In recent years, numerous class actions alleging false and misleading labeling and advertising have been filed in California regarding use of the terms "All Natural" or "100% Natural" on a wide range of food and beverage products. The companies sued in these cases range from major manufacturers to small private label suppliers.
These consumer class actions typically allege that the products are falsely marketed as "natural" because they contain synthetic, artificial or processed ingredients. The plaintiffs often file these cases under California's Unfair Competition Law, False Advertising Law and Consumer Legal Remedies Act, in addition to general fraud and misrepresentation statutes. Although a few of these cases have been dismissed at an early stage of the litigation, most courts have been unwilling to grant motions to dismiss entire cases and at least some of the claims usually proceed to further litigation or are resolved through settlement. The expense to companies that are sued in these cases is, not surprisingly, substantial, with settlements requiring payments of several million dollars.
Expansion of Lawsuit Targets
Although the focus for several years had been on products in the food and beverage industry, plaintiffs have recently been targeting other industries as well, including personal care products, cosmetics and home cleaning supplies. In addition, while past filings focused on labels that marketed products as "All Natural" or "100% Natural," several cases have been filed against companies regarding products that simply contain the term "Natural" on the label. For instance, a class action was filed against a major cosmetics company for using the term "Naturals" on its cosmetics line, resulting in a $1.8 million class settlement earlier this year.
Types of Ingredients Challenged
Companies that use "Natural" or similar words or phrases on their labels should be aware of the types of ingredients alleged to be synthetic or artificial by plaintiffs, many of which are commonly used. They include:
• alkalized cocoa
• ascorbic acid (vitamin C)
• beta-carotene (vitamin A)
• calcium pantothenate (vitamin B5)
• citric acid
• cocamidopropyl betaine
• cocamidopropyl hydroxysultaine
• dutch cocoa
• folic acid (a B vitamin)
• gar hydroxypropyltrimonium chloride
• high fructose corn syrup
• lauramine oxide
• pentasodium pentetate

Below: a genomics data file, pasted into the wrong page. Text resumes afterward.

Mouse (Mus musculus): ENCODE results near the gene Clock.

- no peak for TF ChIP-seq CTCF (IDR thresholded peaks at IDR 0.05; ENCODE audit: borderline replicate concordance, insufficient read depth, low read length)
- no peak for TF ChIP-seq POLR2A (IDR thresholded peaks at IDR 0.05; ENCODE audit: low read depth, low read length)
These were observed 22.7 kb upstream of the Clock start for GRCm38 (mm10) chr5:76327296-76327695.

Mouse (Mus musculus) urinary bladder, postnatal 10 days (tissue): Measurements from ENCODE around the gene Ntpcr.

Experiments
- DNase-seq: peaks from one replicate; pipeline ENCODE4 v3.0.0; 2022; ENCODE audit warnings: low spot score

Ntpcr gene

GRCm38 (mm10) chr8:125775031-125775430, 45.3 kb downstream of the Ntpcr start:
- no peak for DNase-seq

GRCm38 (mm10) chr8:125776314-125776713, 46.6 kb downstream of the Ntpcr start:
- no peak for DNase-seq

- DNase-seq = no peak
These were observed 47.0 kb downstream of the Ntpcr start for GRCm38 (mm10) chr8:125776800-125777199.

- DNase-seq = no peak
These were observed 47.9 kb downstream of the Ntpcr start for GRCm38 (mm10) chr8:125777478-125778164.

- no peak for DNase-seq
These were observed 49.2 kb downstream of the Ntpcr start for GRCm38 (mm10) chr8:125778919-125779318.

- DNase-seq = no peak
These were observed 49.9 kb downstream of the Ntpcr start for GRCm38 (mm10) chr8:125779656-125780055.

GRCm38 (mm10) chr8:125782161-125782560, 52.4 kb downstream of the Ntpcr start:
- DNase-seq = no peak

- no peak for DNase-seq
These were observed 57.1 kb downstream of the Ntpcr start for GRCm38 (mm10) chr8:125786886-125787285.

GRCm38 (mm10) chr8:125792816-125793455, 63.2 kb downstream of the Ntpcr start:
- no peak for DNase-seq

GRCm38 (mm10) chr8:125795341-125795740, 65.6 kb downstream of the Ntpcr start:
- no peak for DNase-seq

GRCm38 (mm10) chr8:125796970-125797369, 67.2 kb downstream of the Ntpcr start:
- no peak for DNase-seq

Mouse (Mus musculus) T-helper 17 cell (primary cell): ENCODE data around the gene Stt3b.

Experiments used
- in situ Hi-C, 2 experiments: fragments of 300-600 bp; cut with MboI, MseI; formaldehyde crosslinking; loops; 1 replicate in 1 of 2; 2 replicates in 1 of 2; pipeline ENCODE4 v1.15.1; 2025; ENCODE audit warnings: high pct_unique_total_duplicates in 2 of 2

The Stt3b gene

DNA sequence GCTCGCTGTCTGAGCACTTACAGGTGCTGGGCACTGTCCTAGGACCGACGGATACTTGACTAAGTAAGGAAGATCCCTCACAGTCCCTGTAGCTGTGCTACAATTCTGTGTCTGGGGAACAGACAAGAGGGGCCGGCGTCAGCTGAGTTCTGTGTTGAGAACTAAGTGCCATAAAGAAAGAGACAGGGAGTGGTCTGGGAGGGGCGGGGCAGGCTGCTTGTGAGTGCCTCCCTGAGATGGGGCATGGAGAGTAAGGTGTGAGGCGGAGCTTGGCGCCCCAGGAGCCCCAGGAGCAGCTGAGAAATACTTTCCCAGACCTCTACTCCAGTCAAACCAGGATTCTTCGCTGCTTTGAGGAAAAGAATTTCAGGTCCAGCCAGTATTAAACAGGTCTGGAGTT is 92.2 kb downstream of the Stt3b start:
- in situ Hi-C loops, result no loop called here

• potassium carbonate
• potassium sorbate
• propylene glycol
• pyridoxine hydrochloride
• sodium benzoate
• sodium citrate
• sodium hydroxid
• sodium lauryl sulfate
• soy lecithin
• soy proteins (from hexane)
• tricalcium phosphate
• xanthan gum
• zinc oxide
Companies that are sued in these cases need not assume that a large settlement payment is inevitable. Indeed, several courts have demonstrated a shift to giving a more thoughtful analysis as to whether a "reasonable consumer" would be misled by the labels, resulting in several favorable rulings for companies in false labeling actions. See Pelayo v. Nestle USA, No. CV 13-5213-JFW, 2013 WL 5764644 (C.D. Cal. Oct. 25, 2013); Hairston v. South Beach Beverage Co., No. CV 12-1429-JFW, 2012 WL 1893818 (C.D. Cal. May 18, 2012).
Motions to dismiss based on the primary jurisdiction doctrine have been successful as well. See Watkins v. Vital Pharmaceuticals, Inc., No. CV 12-09374 SJO, 2012 WL 5902362 (C.D. Cal. Nov. 7, 2013); Astiana v. Hain Celestial Group, Inc., 905 F. Supp. 2d 1013 (N.D. Cal. 2012); see also Pom Wonderful LLC v. Coca-Cola Co., 679 F.3d 1170 (9th Cir. 2012).
There are often other defenses available in some cases, including lack of standing, challenges to the improper use of certain statutes (such as improper warranty claims) and occasionally, preemption. Further, challenges to class certification have been successful in some matters. See Thurston v. Bear Naked, No. 3:11-CV-02890-H, 2013 WL 5664985 (S.D. Cal. July 30, 2013); Ries v. Arizona Beverages USA LLC, No. 10-01139, 2013 WL 1287416 (N.D. Cal. Mar. 28, 2013).
Despite some favorable shifts in court rulings, consumer class action lawsuits over "natural" labels and advertising are unlikely to cease anytime soon. To the contrary, plaintiffs are expanding the focus of these lawsuits into new industries, are challenging different ingredients, and are bringing claims even when no representation that a product is 100% natural has been made. Accordingly, companies need to reassess statements and claims on their product labels and consider whether they should make changes to minimize the risk of litigation.